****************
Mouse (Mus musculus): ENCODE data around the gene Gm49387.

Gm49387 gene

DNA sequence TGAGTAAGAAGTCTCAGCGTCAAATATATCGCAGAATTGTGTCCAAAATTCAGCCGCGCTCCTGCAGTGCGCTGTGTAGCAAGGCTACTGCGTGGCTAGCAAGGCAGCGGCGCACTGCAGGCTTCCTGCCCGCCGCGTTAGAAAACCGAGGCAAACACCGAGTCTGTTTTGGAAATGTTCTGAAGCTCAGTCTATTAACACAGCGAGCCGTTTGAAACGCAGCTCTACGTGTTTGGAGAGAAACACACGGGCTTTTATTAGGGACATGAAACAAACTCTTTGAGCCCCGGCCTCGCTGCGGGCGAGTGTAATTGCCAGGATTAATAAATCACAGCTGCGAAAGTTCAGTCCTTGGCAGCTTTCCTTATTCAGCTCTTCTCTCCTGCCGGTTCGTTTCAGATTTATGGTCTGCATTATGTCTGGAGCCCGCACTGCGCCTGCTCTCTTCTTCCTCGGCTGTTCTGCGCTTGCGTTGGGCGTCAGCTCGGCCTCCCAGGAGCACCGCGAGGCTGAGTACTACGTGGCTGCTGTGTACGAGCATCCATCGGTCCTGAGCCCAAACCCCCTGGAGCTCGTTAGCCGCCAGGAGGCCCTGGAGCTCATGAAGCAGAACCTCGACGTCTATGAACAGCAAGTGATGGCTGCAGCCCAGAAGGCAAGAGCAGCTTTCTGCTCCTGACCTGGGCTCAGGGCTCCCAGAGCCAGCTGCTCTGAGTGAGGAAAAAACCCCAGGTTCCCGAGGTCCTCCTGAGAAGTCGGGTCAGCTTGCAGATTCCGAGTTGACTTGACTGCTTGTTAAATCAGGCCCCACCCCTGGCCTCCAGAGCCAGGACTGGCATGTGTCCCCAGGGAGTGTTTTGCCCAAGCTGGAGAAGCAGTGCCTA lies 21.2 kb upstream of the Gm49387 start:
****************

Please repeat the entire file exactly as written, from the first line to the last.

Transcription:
Mouse (Mus musculus): ENCODE data around the gene Gm49387.

Gm49387 gene

DNA sequence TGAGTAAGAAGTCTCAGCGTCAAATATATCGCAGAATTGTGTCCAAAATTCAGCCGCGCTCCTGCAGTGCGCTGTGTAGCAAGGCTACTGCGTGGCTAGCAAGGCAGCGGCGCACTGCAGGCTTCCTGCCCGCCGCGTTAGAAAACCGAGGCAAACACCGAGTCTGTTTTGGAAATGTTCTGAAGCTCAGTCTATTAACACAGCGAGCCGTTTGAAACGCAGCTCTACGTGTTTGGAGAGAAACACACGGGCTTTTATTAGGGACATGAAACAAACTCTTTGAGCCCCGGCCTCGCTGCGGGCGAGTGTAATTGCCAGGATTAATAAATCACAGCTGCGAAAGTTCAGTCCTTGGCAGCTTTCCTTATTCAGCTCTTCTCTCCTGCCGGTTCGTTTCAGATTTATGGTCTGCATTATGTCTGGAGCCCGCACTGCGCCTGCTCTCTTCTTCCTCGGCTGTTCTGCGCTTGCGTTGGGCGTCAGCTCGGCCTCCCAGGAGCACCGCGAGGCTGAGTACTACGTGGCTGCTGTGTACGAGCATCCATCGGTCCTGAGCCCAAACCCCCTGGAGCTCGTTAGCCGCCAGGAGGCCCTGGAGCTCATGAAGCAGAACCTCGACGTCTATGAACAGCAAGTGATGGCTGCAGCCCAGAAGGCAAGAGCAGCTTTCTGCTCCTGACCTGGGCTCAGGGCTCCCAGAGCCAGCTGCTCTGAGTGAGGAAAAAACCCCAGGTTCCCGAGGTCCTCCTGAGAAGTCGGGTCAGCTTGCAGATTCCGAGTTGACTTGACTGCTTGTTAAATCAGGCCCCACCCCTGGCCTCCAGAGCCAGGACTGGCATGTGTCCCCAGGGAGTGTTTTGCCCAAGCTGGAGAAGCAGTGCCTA lies 21.2 kb upstream of the Gm49387 start: